Ambassador Degnan: Today was a great opportunity to come to Parliament with our new USAID Mission Director, John Pennell. We had a chance to talk about the many different areas of cooperation and partnership that USAID has throughout Georgia, from economic growth to energy independence, basic education, vocational education, industry-driven skills development, and of course, democracy and governance. We’ve done a lot of good work over the decades with Parliament on developing its oversight capabilities and helping to draft legislation in a number of different important ways that also protect the human rights of Georgian citizens. So, this was a wonderful opportunity to introduce our new USAID Mission Director. As the Speaker himself pointed out, much of his career has been spent in the development sector, in civil society, and so it was useful for us to exchange views on just how important of a role civil society and development organizations play in any government, especially here in Georgia where we’ve had such a long partnership over the last 30 years. I would say in that respect, some of the attacks against civil society have been particularly surprising. As many of the Members of Parliament who have worked in civil society before coming into government know, civil society plays a critical role in a healthy democracy. It’s sometimes uncomfortable to hear feedback from civil society, but that is their role. Their role is to protect the interests of the citizens and to hold the government accountable. Sometimes that feedback is uncomfortable, but they’re not there to work for the government. They’re not there to work for particular political parties. They’re there to work for the public and the rights of the citizens and to hold the government accountable. I think Georgia is fortunate to have a number of very professional, strong civil society organizations that are doing exactly that, whether it’s helping to clean the air, address climate change, or to help develop regulations that protect workers that improve communities. Civil society works across so many different sectors, and I think we should appreciate the good work that they do every day.
Question on new members of People’s Party
Ambassador Degnan: I’m not going to comment on the political developments in Georgia. I think the Georgian public can see very well what’s going on here. There is a confusing message coming from the government between aligning with those who seem to be moving to undermine the partnership between Georgia and the United States, and the statements from the Prime Minister and others about the importance of the partnership between the United States and Georgia and other strategic partners. I prefer to deal with facts. There’s plenty of disinformation and conspiracy theories out there. The facts are that for 30 years the United States has been committed to helping Georgia strengthen its security and supporting Georgia’s sovereignty. For 30 years, the United States has been supporting Georgia in developing its economy, in creating better jobs. I would say some of the good economic figures that we’re seeing in Georgia right now in part relate to the support that the United States, the EU, and other friends of Georgia provided to help cushion the outcome of the Covid pandemic and to help Georgia be in a good economic position coming out of this unprecedented situation, on top of the impact of the war or Russia’s war against Ukraine. For 30 years, the United States has also been trying to help Georgia build its democratic institutions so that the people of Georgia can have greater confidence that this country is moving toward a stronger, healthier democracy. That is what the people of Georgia have said they wanted for decades. The United States has been very proud and pleased to be able to help Georgia with all of those goals: stronger security, a stronger economy, and stronger democratic institutions. We look forward to continuing that partnership. Our meeting today with this speaker and his cabinet was a good chance to renew that partnership and to talk about the ways going forward that USAID and the US Embassy can continue to support Georgia on its path toward a Euro-Atlantic future. That’s what we all want to see: Georgia more fully integrated into the Euro-Atlantic family.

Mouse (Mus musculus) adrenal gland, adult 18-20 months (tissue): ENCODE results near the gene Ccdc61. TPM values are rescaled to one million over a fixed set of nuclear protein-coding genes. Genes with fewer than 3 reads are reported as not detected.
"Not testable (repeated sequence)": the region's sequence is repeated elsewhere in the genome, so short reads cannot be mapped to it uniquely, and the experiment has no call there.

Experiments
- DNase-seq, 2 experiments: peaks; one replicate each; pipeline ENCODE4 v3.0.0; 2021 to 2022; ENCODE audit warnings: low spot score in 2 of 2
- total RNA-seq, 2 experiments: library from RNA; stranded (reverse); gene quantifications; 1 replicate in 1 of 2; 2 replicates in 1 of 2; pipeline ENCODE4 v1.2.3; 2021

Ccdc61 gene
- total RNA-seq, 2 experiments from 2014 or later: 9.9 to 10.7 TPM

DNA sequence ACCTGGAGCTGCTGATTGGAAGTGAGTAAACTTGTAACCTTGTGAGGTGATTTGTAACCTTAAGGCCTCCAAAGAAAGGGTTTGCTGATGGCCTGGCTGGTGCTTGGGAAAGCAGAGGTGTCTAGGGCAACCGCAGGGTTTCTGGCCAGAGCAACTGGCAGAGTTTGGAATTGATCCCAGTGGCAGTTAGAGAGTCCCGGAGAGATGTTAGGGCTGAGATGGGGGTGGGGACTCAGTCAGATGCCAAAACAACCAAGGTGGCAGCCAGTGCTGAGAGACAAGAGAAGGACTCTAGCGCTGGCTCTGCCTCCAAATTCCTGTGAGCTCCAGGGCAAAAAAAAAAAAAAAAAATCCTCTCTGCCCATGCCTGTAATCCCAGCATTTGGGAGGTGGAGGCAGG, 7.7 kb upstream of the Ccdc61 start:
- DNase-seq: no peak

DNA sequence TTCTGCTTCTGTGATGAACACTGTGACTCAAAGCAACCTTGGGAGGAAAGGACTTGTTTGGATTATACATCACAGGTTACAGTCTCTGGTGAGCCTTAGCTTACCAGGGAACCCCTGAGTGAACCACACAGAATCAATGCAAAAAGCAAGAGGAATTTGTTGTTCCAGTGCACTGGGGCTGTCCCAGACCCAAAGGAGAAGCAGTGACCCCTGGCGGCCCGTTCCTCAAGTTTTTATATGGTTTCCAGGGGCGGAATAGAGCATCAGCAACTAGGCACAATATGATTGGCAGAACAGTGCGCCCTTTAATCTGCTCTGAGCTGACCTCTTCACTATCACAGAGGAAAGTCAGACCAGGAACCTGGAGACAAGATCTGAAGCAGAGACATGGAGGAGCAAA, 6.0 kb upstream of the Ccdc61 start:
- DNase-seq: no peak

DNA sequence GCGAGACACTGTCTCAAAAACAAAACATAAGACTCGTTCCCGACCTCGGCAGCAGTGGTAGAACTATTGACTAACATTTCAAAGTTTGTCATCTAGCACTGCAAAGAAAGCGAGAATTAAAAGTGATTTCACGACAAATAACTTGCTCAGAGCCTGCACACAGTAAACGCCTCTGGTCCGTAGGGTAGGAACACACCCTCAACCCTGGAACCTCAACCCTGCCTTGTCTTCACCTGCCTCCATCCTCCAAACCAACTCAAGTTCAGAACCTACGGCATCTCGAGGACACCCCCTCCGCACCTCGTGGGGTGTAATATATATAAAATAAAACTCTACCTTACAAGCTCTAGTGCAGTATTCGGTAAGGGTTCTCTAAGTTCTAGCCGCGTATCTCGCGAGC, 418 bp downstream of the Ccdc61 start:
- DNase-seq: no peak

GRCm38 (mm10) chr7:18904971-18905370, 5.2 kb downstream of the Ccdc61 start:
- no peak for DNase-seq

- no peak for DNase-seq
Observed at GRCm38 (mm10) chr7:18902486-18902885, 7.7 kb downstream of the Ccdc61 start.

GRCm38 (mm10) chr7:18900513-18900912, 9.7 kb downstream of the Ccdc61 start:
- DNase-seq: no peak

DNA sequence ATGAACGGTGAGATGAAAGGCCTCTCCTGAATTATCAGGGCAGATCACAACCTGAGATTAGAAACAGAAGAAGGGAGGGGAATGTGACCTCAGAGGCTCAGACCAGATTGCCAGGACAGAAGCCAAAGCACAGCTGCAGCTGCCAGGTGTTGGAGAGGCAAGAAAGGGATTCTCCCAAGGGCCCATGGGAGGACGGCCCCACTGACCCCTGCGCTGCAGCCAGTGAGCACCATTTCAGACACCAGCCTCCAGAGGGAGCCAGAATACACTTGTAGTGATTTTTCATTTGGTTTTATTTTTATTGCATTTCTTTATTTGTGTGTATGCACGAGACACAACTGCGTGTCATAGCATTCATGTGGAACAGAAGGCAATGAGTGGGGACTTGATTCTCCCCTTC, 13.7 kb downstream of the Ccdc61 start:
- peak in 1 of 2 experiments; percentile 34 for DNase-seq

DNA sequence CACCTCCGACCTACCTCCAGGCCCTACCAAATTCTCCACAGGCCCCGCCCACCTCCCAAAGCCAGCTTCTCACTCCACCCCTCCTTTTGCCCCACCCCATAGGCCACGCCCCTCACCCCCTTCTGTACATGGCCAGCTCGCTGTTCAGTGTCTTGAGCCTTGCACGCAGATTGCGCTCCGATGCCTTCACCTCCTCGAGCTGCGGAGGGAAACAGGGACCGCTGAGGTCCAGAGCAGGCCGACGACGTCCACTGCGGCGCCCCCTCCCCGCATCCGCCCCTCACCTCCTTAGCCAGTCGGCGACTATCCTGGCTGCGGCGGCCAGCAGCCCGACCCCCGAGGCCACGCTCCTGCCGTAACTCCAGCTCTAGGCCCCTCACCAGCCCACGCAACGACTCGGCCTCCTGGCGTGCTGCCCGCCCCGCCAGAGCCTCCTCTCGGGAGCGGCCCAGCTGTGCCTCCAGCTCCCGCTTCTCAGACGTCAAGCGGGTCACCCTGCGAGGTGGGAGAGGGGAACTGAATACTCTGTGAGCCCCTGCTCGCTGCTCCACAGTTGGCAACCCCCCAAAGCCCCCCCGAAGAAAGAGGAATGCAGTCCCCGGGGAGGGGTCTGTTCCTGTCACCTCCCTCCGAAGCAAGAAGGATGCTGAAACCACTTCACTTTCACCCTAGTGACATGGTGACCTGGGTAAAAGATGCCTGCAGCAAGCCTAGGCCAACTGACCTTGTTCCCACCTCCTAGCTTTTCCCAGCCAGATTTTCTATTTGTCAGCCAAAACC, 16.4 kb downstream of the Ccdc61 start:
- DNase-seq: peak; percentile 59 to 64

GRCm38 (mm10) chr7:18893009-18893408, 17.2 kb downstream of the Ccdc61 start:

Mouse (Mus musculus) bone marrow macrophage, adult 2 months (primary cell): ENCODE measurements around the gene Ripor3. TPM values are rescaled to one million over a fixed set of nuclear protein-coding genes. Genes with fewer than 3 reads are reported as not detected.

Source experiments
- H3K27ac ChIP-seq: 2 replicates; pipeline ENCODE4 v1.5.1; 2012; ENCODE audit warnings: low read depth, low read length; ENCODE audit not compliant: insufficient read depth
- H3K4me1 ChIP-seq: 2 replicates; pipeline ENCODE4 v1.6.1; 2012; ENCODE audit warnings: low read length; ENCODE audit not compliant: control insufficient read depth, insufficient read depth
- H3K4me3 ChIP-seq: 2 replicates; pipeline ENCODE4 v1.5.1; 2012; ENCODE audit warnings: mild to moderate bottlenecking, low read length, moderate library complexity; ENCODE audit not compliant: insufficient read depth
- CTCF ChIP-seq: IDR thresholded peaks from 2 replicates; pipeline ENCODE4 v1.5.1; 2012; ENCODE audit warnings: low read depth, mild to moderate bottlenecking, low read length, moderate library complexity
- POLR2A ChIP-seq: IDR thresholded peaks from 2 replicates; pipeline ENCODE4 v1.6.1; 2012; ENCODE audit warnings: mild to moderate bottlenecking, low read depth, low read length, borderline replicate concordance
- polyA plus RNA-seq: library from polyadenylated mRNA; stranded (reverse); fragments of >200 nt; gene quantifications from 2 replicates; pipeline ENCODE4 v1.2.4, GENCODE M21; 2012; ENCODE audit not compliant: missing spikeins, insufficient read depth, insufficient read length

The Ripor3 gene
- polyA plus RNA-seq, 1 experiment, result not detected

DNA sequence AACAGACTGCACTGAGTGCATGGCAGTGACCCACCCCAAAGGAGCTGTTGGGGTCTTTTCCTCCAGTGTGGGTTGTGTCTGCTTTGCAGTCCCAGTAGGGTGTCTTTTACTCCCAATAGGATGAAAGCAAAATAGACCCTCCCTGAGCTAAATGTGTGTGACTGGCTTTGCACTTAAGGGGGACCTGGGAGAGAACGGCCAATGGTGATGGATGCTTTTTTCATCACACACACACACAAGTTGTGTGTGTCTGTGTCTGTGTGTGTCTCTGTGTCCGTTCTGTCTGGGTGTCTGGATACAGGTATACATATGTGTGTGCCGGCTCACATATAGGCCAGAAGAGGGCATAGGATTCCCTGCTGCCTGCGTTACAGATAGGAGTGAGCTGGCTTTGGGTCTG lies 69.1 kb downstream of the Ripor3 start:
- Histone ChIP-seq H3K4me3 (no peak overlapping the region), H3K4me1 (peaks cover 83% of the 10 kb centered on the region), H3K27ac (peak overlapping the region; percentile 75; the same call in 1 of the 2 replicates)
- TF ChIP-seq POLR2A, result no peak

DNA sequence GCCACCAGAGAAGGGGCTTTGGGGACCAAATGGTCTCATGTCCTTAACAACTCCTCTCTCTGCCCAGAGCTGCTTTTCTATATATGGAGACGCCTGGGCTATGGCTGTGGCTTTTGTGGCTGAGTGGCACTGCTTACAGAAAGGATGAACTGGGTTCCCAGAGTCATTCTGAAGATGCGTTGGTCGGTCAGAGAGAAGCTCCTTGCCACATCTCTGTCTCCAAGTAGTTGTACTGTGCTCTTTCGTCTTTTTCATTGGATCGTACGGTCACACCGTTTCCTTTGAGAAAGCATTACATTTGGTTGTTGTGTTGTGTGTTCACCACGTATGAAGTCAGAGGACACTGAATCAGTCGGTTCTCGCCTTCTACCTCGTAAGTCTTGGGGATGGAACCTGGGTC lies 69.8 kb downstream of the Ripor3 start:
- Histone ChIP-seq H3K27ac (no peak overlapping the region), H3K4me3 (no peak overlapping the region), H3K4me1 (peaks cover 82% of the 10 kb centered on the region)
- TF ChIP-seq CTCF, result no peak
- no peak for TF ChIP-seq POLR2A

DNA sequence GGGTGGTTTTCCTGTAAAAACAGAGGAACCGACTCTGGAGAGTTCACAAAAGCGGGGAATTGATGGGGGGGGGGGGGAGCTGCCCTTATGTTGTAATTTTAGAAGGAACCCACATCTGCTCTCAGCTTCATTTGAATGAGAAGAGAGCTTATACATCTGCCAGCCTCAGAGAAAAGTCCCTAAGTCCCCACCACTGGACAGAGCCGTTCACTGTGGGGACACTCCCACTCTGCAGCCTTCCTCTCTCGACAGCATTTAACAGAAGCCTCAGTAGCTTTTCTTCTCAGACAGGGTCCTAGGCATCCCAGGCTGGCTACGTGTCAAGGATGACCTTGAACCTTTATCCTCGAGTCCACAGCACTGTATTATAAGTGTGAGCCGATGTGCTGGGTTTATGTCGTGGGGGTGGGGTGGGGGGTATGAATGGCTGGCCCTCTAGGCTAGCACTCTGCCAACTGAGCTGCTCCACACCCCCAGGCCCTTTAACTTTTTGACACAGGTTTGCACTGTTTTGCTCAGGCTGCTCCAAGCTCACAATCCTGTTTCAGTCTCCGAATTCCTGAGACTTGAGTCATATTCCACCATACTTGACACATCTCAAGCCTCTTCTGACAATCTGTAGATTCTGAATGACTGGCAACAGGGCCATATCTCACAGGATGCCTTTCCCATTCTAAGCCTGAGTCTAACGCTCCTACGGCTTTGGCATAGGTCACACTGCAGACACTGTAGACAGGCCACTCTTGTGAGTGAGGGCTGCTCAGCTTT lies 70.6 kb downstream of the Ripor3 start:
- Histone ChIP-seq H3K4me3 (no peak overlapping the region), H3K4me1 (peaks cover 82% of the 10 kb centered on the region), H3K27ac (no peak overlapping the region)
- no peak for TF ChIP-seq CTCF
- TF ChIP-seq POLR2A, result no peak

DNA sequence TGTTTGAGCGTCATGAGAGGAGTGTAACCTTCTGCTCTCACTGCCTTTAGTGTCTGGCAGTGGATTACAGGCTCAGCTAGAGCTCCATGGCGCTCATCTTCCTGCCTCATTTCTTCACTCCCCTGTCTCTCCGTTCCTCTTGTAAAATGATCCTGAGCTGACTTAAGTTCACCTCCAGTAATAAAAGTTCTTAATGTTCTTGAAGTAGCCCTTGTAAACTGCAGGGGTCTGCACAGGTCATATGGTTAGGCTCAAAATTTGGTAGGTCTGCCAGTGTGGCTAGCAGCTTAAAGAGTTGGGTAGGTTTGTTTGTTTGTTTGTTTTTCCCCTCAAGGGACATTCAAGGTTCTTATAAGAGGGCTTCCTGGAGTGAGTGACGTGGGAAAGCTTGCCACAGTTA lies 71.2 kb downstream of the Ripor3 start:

Question on de-oligarchization